May 8: BEST FROM THE BLOGOSPHEREMay 8, 2023
Experts call for higher RRSP limits, and a later date for RRIFs
Writing in the Regina Leader-Post, a trio of financial experts is calling on Ottawa to make it easier for Canadians to save more for retirement — and then, on the back end, starting turning savings into income at a later date.
The opinion piece in the Leader-Post was authored by William Robson and Alexandre Laurin of the C.D. Howe Institute, and Don Drummond, a respected economist who now teaches at the School of Policy Studies at Queen’s University in Kingston, Ont.
Their article makes the point that our current registered retirement savings plan (RRSP) limits need to be changed.
“The current limit on saving in defined-contribution pension plans and RRSPs — 18 per cent of a person’s earned income — dates from 1992,” their article notes. While that 18 per cent figure may have been appropriate 30 years ago, “now, with people living longer and with yields on safe investments having fallen, it is badly out of line with reality,” the authors contend.
They recommend gradually raising the limit to 30 per cent of earned income through a four-year series of three per cent increases, the Leader-Post article notes.
While an RRSP is for saving, its close cousin, the registered retirement income fund (RRIF) is the registered vehicle designed for drawing down savings as retirement income. The trio of experts have some thoughts about RRIF rules as well.
The current RRIF rules compel us to “stop contributing to, and start drawing down, tax deferred savings in the year (Canadians) turn 71,” the authors note. This rule was also established in the early 1990s, they note.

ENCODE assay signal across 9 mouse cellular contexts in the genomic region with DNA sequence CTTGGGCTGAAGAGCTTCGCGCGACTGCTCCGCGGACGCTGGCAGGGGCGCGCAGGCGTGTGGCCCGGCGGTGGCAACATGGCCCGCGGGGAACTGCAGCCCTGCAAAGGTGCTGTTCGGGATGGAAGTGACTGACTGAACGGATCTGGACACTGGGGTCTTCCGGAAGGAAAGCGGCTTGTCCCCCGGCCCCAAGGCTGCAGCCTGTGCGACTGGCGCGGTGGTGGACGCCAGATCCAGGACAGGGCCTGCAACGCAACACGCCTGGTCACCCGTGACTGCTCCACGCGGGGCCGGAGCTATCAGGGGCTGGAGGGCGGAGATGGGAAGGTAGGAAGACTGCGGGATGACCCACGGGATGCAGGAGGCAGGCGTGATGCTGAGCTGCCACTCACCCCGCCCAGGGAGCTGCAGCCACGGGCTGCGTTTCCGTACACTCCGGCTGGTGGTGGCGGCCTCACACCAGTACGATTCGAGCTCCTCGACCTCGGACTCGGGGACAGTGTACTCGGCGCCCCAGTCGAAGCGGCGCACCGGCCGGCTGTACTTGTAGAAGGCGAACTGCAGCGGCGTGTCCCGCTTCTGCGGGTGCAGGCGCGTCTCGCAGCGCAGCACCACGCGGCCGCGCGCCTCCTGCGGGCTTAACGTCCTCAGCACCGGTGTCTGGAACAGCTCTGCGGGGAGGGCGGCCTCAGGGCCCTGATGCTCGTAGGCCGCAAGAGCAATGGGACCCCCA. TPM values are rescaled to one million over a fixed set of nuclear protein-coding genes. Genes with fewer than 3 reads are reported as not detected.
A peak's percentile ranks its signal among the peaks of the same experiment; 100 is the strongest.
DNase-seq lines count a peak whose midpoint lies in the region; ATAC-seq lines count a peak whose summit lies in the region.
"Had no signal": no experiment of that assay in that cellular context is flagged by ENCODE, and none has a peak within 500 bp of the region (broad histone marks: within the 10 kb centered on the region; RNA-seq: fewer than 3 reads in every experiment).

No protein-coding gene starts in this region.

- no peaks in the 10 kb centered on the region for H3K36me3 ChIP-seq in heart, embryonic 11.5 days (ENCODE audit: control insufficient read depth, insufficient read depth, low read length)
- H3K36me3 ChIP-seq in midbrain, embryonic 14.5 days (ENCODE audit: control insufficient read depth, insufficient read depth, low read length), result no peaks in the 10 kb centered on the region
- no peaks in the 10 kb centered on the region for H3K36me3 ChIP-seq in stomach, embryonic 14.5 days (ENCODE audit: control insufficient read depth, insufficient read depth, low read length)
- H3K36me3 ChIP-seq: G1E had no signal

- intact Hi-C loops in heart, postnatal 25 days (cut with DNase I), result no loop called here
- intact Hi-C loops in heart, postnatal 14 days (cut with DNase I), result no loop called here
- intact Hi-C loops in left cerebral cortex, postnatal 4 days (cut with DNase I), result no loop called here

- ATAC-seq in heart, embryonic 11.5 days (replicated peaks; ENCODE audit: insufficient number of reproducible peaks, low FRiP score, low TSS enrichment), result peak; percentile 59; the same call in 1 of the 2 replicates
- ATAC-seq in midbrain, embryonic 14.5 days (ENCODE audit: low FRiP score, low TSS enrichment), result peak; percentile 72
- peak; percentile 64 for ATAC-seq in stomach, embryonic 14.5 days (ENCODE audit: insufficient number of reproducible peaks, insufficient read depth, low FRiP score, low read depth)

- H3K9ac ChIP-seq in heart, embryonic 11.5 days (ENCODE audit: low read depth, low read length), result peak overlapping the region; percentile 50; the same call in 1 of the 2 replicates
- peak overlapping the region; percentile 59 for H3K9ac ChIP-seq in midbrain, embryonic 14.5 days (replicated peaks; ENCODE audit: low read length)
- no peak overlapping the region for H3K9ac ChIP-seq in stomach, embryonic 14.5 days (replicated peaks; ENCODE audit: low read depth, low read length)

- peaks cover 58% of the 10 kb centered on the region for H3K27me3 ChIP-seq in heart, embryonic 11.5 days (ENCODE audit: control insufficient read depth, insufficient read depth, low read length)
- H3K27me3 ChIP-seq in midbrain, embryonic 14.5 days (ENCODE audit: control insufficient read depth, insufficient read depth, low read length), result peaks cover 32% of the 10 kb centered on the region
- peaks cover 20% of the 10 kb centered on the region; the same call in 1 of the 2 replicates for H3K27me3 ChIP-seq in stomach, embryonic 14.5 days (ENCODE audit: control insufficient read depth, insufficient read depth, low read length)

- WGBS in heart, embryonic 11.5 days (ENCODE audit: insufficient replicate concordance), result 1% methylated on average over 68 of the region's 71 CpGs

“As returns on safe assets fell and longevity increased, these minimum withdrawals exposed ever more Canadians to a risk of outliving their savings,” the authors explain. They are calling for a reduction of the minimum withdrawal amount by “one percentage point, beginning with the 2023 taxation years, and further reduce them in future years until the risk of the average retiree depleting tax-deferred savings is negligible.”
OK, so we would raise RRSP contribution limits, and lower RRIF withdrawal amounts. What else do the three experts recommend?
They’d like to see it made possible for Tax Free Savings Account (TFSA) holders to buy annuities within their TFSAs.
“When an RRSP-holder buys an annuity with savings in an RRSP, the investment-income portion of the annuity continues to benefit from the tax-deferred accumulation that applied to the RRSP. But TFSA-holders cannot buy annuities inside their TFSAs, which means they end up paying tax on money that is intended to be tax-free. This difference disadvantages people who would be better off saving in TFSAs and discourages a much-needed expansion of the market for annuities in Canada,” they write.
Save with SPP has had the opportunity to hear all three of these gentlemen speak out on retirement-related issues over the years. They’ve put some thought into providing possible approaches to encouraging people to save more, making the savings last, and to make the TFSA into a better long-term income provider. Under new rules, you can now make an annual contribution to SPP up to the amount of your available RRSP room! And if you are transferring funds into SPP from an RRSP, there is no longer a limit on how much you can transfer! Check out SPP today — your retirement future with the plan is now limitless!
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Written by Martin Biefer
Martin Biefer is Senior Pension Writer at Avery & Kerr Communications in Nepean, Ontario. A veteran reporter, editor and pension communicator, he’s now a freelancer. Interests include golf, line dancing and classic rock, and playing guitar. Got a story idea? Let Martin know via LinkedIn.